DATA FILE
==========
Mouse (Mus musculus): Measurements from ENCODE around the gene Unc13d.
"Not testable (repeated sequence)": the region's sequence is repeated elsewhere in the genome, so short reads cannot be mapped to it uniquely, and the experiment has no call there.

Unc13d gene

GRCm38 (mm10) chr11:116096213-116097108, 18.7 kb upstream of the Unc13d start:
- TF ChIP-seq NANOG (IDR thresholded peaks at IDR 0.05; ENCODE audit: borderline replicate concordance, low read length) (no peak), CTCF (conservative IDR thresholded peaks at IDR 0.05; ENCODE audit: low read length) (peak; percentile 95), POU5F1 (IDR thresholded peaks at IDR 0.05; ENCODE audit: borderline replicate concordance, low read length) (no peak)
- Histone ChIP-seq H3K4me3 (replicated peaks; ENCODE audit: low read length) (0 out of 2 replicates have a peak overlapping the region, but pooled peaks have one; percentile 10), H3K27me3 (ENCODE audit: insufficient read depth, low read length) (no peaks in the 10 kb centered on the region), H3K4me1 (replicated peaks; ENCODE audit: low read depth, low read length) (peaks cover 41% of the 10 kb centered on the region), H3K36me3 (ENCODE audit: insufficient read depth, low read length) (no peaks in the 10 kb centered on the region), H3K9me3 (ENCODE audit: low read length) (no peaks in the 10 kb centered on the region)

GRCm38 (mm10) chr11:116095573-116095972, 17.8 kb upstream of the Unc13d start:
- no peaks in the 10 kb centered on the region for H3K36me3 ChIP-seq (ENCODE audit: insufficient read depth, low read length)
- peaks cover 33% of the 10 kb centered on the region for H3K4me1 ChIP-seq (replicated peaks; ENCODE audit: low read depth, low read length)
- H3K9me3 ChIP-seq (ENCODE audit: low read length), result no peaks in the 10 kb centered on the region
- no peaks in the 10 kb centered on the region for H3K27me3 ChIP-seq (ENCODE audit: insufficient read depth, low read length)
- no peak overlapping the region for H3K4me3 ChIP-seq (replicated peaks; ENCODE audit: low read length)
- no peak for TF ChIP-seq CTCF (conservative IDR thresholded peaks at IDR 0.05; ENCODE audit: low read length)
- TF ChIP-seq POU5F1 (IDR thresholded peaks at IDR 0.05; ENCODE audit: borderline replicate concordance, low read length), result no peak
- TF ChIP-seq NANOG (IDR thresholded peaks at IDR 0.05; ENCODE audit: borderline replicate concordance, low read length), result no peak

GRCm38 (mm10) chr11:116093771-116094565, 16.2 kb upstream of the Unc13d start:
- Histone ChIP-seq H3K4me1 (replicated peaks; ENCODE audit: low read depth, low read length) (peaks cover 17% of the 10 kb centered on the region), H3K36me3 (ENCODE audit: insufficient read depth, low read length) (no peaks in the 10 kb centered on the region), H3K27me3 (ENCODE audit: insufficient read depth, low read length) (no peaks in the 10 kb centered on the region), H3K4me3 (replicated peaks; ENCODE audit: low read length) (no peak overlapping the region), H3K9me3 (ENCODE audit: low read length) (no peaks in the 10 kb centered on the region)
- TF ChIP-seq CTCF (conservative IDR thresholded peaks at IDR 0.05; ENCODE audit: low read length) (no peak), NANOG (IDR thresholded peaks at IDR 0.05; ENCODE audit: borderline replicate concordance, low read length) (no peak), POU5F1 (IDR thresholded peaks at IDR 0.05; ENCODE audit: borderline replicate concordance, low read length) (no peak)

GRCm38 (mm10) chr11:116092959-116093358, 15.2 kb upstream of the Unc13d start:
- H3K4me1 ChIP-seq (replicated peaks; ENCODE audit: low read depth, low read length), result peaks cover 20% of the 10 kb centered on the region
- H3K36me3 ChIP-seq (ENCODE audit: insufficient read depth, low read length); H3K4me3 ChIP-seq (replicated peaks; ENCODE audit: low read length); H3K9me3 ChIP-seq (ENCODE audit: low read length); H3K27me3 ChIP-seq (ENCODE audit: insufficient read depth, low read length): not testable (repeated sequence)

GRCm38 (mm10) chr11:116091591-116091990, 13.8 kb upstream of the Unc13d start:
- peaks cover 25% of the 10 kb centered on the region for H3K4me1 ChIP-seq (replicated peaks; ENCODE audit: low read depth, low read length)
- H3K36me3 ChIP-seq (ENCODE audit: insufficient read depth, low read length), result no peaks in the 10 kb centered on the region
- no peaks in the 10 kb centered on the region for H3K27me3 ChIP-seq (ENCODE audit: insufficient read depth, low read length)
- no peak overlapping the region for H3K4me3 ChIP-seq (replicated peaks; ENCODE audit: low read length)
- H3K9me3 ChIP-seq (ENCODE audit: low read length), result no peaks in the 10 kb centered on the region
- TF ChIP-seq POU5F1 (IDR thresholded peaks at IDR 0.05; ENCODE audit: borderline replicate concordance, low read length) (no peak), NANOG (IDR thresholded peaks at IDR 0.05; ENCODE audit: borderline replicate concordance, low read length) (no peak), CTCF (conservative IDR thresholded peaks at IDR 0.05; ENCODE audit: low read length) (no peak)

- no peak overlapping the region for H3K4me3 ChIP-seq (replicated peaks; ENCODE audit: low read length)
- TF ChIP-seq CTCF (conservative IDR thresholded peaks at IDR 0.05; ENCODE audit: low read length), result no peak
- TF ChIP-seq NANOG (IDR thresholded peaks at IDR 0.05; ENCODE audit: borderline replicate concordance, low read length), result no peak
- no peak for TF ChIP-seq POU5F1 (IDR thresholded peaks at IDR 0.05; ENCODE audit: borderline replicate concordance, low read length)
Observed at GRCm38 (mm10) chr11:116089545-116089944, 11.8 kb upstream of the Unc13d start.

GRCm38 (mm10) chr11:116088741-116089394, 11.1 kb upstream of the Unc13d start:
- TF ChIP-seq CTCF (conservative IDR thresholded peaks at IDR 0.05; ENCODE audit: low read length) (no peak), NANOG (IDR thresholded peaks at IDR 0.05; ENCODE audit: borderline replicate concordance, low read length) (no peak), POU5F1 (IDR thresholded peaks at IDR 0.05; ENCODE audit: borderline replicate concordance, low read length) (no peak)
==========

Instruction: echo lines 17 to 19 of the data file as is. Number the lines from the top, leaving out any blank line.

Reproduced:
- Histone ChIP-seq H3K4me1 (replicated peaks; ENCODE audit: low read depth, low read length) (peaks cover 17% of the 10 kb centered on the region), H3K36me3 (ENCODE audit: insufficient read depth, low read length) (no peaks in the 10 kb centered on the region), H3K27me3 (ENCODE audit: insufficient read depth, low read length) (no peaks in the 10 kb centered on the region), H3K4me3 (replicated peaks; ENCODE audit: low read length) (no peak overlapping the region), H3K9me3 (ENCODE audit: low read length) (no peaks in the 10 kb centered on the region)
- TF ChIP-seq CTCF (conservative IDR thresholded peaks at IDR 0.05; ENCODE audit: low read length) (no peak), NANOG (IDR thresholded peaks at IDR 0.05; ENCODE audit: borderline replicate concordance, low read length) (no peak), POU5F1 (IDR thresholded peaks at IDR 0.05; ENCODE audit: borderline replicate concordance, low read length) (no peak)

GRCm38 (mm10) chr11:116092959-116093358, 15.2 kb upstream of the Unc13d start: